Scores of patients, who went to seek medical attention at Damongo Government Hospital, in the West Gonja District of the Savannah Region, yesterday were stranded as nurses at the facility have embarked on a sit-down strike over unpaid allowance.
Some of the patients reportedly went to the hospital very earlier on Monday, but had to leave for their homes, as the nurses there were not prepared to attend to them.
According to the nurses, all efforts to get the allowance had not yielded any dividend, and they were left with no other option than to lay down their tools.
The Damongo Government Hospital, is the major health facility in the Savannah Regional capital, serving the people, and it is a referral facility for a number districts in the newly created region.
The decision of the nurses to lay down their tools was in a press statement signed by Abdul Karim Issah, Chairman of the Ghana Registered Nurses and Midwives Association, copied the Ghanaian Times.
According to the nurses, the management of the hospital pledged to pay the allowances but failed do so, hence their action.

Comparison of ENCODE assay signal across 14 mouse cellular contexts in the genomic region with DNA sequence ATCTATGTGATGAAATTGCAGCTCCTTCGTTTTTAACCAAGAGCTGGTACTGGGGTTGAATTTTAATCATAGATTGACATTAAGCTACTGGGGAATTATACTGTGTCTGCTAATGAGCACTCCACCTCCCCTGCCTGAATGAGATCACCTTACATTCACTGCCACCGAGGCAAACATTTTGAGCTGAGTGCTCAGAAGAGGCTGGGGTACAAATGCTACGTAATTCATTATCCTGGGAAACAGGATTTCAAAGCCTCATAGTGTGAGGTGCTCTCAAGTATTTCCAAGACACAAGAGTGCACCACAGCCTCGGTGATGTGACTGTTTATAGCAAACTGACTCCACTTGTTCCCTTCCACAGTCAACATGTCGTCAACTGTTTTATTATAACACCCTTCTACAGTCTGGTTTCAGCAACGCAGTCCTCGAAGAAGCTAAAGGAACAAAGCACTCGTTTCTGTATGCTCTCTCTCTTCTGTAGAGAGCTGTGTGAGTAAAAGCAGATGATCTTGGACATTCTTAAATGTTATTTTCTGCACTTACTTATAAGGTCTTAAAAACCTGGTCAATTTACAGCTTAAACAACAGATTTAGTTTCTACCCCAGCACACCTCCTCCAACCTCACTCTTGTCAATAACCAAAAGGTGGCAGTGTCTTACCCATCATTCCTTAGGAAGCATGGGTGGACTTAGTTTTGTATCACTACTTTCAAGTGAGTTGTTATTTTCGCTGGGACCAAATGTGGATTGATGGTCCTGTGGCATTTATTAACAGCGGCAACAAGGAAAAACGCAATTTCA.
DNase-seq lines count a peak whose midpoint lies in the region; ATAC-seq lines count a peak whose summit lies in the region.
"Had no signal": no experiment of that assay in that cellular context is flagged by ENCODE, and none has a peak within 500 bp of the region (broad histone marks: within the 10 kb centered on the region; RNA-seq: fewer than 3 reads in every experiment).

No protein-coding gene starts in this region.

“An agreement was reached between us and the management of the hospital for a 10 per cent basic salary allowances due us starting from January 2019, but they failed to pay it,” the statement claimed.
The nurses further alleged that the management denied them study leave anytime they applied for it, according to the statement.
They bemoaned that the management’s continuous refusal to grant them study leave to improve upon their skills was in bad taste, and an attempt to stifle them.
The nurses accused the hospital management of not promoting nurses, who were due for promotions, claiming that, “For some time now none of the nurses here have been promoted.”
The nurses vowed not to not call off the strike until their demands were fully meant.
They also called for the removal of the administrator and the matron of the hospital, claiming that the two were the course of the hospital’s problems.
All efforts to get the reaction of the management of the Damongo Hospital proved futile, as calls placed to their mobile phones could not go through at the time of filing the story.
FROM YAKUBU ABDUL-MAJEED, DAMONGO